Riding a wave of history and commemoration in Santa Monica
“Brother Nick,” said a woman in a white sundress. “Brother Nick, we call on you, brother Nick.”
The sun was rising and a group of surfers stood on a beach in Santa Monica, surrounding longboards and rose bouquets, celebrating a pioneer whose life was cut short in nearby waters 62 years ago.
“Brother Nick ... Brother Nick!”
Together, about 70 in all, they conjured the spirit and memory of Los Angeles’ first documented black surfer. Together they hailed Nick Gabaldon’s quest “to be free, despite all of the oppression” he encountered on the beach.
Saturday’s event, officially dubbed Nick Gabaldon Day, was part memorial, part history lesson — and a chance to spread the joy of riding waves to inner-city kids who don’t tend to think of the ocean when they think of fun.
“Nick paved the way, we’re just moving the legacy forward,” said Gregory Rachal, president of the Black Surfers Collective, a group of enthusiasts who held the event with the help of the environmental group Heal the Bay and others, including Los Angeles County Supervisor Mark Ridley-Thomas.
For Rachal, a county fire captain who learned surfing on L.A. beaches in the 1970s, Gabaldon symbolizes the determination and self-belief required of minorities participating in a sport still often regarded as the domain of whites. Gabaldon began surfing when he entered Santa Monica High in the early 1940s, an era when most L.A. beaches were segregated and the narrow stretch of sand where the event was held, near the Casa del Mar Hotel, was blacks-only and known as the Inkwell.
Saturday, a tent held a historical display documenting the Inkwell and how Gabaldon, who was half-Latino, became an accomplished surfer despite deep prejudice. As a young man, he didn’t have a car and tried to hitchhike on Pacific Coast Highway to Malibu, where most of the top surfers accepted him. But despite the fact that hitchhiking was common, nobody would give him a ride. Undaunted, he often simply jumped into the water at the Inkwell and paddled roughly 12 miles to Malibu.
In 1951, Gabaldon died in a surfing accident at the Malibu Pier. He was 24. Nobody on hand Saturday knew him and many details about his life remain unclear. Still, his story has pushed Los Angeles’ tight-knit community of black surfers to increase their numbers. “In the 1970s, I could go surf these beaches 15 or 20 days and not see a single black face in the water,” said Dedon Kamathi, 63. “It’s different now.”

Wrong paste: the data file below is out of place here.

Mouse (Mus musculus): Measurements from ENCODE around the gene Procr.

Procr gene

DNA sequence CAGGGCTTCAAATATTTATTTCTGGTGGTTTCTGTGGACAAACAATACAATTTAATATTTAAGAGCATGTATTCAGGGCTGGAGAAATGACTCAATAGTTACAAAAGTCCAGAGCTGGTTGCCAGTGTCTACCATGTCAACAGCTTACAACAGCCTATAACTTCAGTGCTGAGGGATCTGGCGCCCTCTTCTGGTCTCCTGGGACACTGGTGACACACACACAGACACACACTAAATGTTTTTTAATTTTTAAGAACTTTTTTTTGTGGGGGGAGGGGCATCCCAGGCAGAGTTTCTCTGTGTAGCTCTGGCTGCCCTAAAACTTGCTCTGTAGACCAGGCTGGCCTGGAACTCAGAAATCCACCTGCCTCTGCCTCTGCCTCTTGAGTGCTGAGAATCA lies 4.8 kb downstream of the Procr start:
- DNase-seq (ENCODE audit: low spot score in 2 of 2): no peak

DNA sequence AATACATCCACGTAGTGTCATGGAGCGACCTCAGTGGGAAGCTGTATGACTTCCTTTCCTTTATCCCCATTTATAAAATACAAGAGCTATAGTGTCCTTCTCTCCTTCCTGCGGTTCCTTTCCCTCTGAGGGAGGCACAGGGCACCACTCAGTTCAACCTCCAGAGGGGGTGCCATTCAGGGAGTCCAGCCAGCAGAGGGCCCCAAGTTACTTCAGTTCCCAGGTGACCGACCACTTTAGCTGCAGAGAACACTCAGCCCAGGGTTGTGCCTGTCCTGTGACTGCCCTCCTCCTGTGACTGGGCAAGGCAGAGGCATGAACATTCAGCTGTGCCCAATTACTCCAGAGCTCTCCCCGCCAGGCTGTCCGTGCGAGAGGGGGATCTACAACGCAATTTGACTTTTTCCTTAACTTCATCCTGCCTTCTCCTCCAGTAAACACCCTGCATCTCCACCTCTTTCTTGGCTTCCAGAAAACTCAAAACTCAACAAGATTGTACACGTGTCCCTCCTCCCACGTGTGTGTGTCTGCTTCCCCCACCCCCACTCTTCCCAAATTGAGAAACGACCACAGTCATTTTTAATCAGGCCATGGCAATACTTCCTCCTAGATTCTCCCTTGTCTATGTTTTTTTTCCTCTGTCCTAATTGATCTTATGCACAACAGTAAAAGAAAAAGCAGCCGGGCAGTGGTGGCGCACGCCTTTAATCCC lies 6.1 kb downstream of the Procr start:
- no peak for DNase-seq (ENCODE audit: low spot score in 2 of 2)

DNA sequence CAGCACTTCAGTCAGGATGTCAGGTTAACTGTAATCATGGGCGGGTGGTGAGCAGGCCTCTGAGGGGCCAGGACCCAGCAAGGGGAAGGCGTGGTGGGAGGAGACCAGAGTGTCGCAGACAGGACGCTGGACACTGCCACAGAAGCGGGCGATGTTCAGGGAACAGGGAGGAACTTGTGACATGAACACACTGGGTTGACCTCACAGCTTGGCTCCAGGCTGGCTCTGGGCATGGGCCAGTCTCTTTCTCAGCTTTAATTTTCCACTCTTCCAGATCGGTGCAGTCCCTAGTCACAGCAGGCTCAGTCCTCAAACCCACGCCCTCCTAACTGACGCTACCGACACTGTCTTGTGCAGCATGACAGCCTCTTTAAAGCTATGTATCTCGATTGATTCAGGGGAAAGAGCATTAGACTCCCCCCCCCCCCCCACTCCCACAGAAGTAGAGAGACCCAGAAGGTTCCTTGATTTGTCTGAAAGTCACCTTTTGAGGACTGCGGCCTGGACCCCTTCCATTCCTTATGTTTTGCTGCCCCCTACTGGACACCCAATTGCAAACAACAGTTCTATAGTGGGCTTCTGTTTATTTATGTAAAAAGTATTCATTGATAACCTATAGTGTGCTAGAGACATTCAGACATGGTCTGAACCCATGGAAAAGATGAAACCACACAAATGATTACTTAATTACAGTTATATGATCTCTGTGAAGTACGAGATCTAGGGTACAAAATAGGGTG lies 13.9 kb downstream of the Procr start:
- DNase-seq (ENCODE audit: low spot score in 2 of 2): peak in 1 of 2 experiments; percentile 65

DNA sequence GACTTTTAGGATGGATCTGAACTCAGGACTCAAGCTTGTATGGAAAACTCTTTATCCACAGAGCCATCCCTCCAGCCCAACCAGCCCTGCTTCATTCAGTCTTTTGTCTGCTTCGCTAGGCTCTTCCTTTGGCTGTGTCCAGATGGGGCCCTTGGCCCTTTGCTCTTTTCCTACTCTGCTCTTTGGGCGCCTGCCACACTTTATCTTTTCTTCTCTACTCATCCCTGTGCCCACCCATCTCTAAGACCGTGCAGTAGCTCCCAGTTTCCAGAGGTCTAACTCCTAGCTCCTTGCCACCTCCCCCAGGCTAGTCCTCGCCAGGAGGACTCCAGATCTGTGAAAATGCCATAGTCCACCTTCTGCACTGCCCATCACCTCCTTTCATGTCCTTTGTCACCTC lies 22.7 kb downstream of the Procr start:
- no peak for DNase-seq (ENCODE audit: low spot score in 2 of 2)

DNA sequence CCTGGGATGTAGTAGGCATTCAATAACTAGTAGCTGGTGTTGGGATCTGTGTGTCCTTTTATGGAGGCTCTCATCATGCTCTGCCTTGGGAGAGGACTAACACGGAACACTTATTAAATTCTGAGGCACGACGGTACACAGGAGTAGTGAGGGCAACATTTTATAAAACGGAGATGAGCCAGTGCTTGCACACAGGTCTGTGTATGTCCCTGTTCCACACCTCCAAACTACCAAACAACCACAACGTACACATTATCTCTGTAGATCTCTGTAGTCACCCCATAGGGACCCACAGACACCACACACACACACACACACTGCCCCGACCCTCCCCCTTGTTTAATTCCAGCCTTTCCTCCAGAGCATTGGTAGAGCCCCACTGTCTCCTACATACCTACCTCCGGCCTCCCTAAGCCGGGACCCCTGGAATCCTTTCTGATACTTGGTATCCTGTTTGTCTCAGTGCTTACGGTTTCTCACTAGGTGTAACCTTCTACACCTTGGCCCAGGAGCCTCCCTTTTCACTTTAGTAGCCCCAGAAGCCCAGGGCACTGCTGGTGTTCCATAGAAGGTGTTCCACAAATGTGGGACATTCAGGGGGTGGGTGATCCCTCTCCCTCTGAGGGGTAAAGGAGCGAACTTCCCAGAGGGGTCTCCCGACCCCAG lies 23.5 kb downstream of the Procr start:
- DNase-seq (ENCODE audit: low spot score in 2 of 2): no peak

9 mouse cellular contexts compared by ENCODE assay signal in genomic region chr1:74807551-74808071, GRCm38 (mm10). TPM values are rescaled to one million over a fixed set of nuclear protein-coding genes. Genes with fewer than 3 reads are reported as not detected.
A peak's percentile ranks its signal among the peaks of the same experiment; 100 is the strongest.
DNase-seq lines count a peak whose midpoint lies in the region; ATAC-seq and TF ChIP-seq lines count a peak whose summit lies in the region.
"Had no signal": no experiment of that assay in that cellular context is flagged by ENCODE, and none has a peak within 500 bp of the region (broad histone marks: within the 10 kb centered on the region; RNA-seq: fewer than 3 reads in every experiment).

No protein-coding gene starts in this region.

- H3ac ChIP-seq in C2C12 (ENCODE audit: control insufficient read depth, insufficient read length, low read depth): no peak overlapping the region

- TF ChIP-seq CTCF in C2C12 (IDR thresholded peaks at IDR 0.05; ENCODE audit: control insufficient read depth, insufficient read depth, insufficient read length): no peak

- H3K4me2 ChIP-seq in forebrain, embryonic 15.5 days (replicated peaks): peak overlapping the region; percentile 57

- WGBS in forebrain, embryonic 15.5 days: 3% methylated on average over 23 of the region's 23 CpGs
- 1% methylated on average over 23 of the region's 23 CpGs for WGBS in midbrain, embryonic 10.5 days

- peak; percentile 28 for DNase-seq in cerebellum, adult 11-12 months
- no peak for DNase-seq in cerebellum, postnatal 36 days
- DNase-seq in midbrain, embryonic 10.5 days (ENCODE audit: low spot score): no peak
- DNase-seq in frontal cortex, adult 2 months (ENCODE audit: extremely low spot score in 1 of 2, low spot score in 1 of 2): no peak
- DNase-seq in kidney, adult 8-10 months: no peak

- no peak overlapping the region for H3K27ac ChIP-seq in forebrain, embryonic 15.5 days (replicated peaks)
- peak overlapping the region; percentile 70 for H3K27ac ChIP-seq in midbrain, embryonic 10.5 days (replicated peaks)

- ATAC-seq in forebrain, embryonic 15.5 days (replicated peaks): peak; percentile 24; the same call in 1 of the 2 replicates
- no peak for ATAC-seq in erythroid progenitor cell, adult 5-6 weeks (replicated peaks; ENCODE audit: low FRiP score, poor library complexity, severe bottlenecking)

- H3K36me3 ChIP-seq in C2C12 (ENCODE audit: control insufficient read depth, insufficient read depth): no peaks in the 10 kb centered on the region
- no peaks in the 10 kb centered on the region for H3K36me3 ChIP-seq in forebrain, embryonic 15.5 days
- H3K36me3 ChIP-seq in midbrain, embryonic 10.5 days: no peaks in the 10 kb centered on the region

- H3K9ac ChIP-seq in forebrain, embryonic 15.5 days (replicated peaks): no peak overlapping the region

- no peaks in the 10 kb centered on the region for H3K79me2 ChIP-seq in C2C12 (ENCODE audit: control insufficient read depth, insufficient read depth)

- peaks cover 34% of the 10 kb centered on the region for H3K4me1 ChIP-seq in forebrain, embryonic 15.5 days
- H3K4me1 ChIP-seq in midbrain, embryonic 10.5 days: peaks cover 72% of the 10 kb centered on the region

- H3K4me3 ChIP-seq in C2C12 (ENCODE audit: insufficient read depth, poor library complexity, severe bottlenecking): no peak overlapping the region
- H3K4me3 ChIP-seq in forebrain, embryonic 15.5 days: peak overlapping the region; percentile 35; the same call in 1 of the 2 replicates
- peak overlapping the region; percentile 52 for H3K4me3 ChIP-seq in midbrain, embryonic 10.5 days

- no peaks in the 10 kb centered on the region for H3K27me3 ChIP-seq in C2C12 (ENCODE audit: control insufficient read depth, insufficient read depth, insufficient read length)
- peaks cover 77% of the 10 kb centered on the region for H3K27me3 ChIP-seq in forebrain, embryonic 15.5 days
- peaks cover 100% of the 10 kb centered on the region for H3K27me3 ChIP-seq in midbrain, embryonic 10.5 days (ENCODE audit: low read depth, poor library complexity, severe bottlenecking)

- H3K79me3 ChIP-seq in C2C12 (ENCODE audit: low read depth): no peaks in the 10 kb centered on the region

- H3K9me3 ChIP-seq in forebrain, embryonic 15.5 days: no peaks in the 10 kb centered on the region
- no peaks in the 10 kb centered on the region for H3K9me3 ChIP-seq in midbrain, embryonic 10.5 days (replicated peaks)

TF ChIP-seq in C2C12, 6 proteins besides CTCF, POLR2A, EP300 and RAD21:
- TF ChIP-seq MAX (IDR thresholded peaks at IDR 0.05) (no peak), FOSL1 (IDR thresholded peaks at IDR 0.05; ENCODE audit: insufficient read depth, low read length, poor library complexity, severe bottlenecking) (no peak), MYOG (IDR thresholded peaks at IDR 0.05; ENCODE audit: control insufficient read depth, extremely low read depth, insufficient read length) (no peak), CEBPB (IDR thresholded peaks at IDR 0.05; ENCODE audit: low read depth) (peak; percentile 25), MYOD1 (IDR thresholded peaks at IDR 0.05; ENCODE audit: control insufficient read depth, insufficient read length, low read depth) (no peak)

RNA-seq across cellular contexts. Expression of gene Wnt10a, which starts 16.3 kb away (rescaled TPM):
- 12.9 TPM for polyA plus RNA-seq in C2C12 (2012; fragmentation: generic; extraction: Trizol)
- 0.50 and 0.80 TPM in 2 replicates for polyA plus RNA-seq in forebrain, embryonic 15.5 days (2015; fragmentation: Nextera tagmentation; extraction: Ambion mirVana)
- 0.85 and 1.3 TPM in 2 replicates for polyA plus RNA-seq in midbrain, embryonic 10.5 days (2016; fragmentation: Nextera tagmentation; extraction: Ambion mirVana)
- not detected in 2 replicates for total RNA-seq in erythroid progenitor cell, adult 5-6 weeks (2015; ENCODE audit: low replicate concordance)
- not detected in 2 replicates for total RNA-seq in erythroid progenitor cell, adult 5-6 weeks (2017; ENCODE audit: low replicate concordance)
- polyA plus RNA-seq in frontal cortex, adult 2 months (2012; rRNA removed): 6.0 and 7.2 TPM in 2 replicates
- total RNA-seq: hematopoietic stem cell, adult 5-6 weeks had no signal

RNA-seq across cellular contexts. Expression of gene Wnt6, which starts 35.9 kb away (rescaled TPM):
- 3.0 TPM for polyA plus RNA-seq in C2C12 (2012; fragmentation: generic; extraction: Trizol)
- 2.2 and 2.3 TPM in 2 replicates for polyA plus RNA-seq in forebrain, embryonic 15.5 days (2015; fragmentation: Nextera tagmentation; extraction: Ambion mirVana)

“Now,” added Rachal, “every time I go out I see someone black, somebody I didn’t know. I’m raising a second-generation surfer ... and today there’ll be a lot of new kids in the water.”
Sure enough, the waves soon filled with youngsters. There were teens from downtown L.A. and grade schoolers from Watts. Some had never set foot in the ocean before; some had been to a beach only once or twice.
Sierra Hood, 7 — brown shoulders quivering, part of a group from the Watts/Willowbrook Boys and Girls Club — held a volunteer’s hand and gingerly made her way into the surf. She looked so scared, it was hard to imagine her getting anything more than her ankles wet. But she kept at it, eventually bending down on a boogie board, her stomach flat against it, and easing through a churn of thigh-deep waves. “When I first got in, I thought I was going to drown,” she said, smiling after that short ride. “Then I looked at the water and it was beautiful. I felt like a fish, and in the water I could see rainbows!” She vowed to one day be a surfer.
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